- Complete a 2017 MIPS participation survey in April/May 2018.
- Complete a 2018 MIPS planning survey in September/October 2018.
- If invited by the study team, you must join a virtual 90-minute focus group between November 2018 and February 2019.
- You must meet minimum requirements for the MIPS quality performance category by submitting data for at least three measures in the MIPS quality performance category, as required for 2018 MIPS participation. The data submitted must:
- Include one outcome measure.
- Be submitted to us by the March 31, 2019, final MIPS reporting deadline.
- Be submitted through any method accepted under 2018 MIPS Quality Payment Program.
If you report as a group, your entire group will earn credit. If you report as individuals, only you will earn credit.
Complete Board Certification Survey by May 11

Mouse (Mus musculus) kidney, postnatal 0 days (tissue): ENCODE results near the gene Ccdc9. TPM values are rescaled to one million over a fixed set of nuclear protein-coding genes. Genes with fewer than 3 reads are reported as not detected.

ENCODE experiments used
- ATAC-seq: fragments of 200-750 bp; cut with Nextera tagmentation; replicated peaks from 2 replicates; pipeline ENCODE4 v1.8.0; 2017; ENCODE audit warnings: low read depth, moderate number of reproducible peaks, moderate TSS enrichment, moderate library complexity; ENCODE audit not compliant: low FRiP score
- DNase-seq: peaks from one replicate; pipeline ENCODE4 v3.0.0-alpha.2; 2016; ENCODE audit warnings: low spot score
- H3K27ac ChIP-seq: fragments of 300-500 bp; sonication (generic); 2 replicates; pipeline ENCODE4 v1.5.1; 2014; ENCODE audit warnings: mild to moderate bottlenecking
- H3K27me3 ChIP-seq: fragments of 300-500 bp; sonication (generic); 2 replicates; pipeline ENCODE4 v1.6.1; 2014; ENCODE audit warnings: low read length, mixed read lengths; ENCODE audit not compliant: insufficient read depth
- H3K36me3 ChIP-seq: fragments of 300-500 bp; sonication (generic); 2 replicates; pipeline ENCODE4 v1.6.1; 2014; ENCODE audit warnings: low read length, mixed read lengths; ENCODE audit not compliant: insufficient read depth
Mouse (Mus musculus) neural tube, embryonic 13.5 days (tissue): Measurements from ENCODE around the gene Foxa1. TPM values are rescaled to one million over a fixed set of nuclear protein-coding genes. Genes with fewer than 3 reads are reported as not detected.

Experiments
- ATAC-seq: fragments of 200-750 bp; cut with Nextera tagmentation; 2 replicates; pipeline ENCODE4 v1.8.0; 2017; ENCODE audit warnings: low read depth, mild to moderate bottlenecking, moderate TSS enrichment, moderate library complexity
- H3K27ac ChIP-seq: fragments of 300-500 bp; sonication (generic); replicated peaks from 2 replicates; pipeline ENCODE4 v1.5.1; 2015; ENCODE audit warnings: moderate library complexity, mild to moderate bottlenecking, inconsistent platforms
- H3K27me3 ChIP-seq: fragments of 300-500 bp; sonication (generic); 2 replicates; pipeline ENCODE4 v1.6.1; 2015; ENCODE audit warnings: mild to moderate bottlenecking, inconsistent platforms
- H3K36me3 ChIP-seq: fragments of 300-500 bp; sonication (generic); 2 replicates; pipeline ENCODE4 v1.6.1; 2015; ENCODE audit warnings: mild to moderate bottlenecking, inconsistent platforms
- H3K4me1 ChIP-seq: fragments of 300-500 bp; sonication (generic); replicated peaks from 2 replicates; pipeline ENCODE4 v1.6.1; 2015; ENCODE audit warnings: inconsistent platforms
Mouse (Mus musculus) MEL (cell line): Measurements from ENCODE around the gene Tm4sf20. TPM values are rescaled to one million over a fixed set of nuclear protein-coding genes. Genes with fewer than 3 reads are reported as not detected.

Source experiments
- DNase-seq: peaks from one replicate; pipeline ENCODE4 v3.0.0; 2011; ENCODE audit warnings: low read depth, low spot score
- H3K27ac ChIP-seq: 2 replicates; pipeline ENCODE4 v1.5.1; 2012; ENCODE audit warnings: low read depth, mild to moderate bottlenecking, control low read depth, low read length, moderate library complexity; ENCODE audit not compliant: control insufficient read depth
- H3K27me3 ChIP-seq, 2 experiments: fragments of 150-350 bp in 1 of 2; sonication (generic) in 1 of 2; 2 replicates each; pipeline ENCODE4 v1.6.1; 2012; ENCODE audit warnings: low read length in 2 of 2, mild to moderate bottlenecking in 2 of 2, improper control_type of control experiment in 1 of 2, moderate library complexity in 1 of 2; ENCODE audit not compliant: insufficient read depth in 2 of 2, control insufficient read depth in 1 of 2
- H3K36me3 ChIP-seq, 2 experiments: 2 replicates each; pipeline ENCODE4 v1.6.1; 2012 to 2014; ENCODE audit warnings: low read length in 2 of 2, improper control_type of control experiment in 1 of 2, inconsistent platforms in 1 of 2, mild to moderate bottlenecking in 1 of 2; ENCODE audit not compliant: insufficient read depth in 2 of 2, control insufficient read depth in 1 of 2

“Vision for the Future” is an initiative of the American Board of Medical Specialties, professional medical organizations, hospitals and health systems, and other key stakeholders to assess the future structure and requirements for continuing board certification for physicians (formerly Maintenance of Certification or “MOC”). The CAP wants to ensure that the pathologist voice is heard. This is your opportunity to help shape the future of board certification by completing this brief survey by May 11: HTTPS://CAPATHOLO.GY/2QCP9EJ.
Your input is critical and will impact current and future pathologists. Thank you for your participation in designing the future of continuing board certification and the profession.